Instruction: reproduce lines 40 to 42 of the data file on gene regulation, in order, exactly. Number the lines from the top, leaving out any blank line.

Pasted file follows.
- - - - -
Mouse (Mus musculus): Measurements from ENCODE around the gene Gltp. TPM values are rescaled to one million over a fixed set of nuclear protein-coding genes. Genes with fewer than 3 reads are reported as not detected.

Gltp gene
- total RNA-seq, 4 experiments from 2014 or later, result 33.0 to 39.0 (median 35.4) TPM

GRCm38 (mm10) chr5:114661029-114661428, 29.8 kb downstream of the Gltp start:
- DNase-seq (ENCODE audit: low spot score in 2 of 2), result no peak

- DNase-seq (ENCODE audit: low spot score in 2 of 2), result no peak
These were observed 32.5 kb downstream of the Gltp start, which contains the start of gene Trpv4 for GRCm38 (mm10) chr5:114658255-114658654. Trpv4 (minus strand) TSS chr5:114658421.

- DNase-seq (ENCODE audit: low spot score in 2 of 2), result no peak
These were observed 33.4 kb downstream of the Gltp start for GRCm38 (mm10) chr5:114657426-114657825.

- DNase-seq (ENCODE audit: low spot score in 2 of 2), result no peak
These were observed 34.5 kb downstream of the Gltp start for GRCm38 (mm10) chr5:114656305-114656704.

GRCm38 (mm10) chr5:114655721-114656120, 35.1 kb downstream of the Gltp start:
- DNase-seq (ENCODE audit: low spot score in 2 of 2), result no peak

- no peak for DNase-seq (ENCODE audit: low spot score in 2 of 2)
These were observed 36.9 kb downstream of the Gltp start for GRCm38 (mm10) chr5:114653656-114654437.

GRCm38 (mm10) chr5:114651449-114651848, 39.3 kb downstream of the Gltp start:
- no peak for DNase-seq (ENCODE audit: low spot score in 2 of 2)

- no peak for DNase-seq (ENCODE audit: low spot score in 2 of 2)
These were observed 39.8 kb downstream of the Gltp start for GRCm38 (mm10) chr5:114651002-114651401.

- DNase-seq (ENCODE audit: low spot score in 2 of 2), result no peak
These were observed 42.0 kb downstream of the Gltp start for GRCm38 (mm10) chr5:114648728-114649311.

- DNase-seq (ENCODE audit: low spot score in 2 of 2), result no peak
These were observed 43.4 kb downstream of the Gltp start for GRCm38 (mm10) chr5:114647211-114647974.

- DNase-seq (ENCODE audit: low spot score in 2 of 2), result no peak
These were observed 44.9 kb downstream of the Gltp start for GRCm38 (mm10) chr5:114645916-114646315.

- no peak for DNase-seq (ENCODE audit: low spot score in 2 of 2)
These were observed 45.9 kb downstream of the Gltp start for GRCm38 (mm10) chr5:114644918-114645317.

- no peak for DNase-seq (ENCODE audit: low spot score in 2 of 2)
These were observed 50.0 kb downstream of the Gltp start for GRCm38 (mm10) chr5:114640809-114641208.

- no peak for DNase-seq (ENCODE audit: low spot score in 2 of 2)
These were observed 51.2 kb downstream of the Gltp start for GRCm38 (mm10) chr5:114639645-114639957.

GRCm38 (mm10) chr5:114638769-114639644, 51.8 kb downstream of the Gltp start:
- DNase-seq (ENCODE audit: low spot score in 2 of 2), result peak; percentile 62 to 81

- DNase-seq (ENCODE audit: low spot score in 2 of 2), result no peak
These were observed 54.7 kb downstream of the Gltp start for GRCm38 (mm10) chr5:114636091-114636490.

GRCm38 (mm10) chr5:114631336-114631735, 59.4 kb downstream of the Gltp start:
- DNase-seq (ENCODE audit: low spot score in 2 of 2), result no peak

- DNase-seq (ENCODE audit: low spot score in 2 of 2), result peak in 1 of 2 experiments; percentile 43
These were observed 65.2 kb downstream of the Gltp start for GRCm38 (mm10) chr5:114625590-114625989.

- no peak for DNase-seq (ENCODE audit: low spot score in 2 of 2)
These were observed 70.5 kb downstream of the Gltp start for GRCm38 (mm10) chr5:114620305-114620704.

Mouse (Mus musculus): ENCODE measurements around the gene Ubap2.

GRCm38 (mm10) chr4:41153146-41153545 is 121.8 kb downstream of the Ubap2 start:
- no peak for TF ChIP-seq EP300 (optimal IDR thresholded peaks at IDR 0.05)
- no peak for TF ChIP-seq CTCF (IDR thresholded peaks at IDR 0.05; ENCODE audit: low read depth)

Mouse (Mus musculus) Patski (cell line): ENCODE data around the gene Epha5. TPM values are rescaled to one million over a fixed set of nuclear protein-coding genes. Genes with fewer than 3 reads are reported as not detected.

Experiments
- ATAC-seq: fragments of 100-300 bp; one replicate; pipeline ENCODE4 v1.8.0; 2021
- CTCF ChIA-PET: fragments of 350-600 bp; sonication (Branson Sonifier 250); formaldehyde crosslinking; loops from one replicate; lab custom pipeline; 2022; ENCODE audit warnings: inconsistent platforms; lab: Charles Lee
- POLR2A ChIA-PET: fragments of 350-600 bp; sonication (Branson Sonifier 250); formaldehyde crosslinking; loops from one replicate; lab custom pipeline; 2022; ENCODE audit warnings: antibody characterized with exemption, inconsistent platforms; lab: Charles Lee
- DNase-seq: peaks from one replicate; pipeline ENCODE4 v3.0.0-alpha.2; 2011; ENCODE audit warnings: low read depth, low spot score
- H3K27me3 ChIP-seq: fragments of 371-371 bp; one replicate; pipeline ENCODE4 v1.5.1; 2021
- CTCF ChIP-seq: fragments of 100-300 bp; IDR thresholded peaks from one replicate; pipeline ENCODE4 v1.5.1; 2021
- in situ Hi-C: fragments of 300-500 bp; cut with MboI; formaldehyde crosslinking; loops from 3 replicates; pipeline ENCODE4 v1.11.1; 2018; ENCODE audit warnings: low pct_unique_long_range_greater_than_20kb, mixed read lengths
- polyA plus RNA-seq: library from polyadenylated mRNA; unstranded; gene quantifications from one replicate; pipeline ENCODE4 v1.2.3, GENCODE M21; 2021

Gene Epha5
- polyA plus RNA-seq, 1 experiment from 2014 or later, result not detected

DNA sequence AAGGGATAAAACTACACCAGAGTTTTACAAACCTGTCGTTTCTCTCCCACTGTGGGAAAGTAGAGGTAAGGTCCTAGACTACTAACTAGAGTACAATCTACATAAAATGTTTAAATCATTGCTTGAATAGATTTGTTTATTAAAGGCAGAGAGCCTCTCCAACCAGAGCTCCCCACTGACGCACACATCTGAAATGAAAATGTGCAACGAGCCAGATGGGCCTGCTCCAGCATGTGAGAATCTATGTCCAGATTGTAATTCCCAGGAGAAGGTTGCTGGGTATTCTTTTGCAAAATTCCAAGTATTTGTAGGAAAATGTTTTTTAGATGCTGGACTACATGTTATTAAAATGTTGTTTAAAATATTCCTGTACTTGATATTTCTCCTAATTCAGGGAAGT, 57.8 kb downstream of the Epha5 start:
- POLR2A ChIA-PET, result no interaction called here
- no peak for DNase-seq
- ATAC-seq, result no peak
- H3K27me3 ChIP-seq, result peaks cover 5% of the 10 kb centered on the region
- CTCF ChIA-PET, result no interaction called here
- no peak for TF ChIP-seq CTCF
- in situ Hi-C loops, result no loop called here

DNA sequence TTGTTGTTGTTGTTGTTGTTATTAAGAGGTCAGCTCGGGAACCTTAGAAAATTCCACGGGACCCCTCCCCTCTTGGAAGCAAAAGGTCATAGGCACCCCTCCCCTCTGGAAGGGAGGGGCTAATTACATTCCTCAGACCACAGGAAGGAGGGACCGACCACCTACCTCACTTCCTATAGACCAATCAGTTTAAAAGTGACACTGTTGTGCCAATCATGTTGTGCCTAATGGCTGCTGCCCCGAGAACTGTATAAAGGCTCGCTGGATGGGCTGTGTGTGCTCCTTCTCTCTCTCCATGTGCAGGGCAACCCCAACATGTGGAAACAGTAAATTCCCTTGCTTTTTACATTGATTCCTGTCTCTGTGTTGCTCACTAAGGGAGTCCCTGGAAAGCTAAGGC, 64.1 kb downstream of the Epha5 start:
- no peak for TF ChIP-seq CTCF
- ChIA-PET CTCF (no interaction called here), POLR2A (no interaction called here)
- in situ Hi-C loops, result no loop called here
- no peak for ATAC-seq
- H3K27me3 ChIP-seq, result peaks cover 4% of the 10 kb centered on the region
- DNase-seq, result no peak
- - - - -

- no peak for DNase-seq (ENCODE audit: low spot score in 2 of 2)
These were observed 70.5 kb downstream of the Gltp start for GRCm38 (mm10) chr5:114620305-114620704.

Mouse (Mus musculus): ENCODE measurements around the gene Ubap2.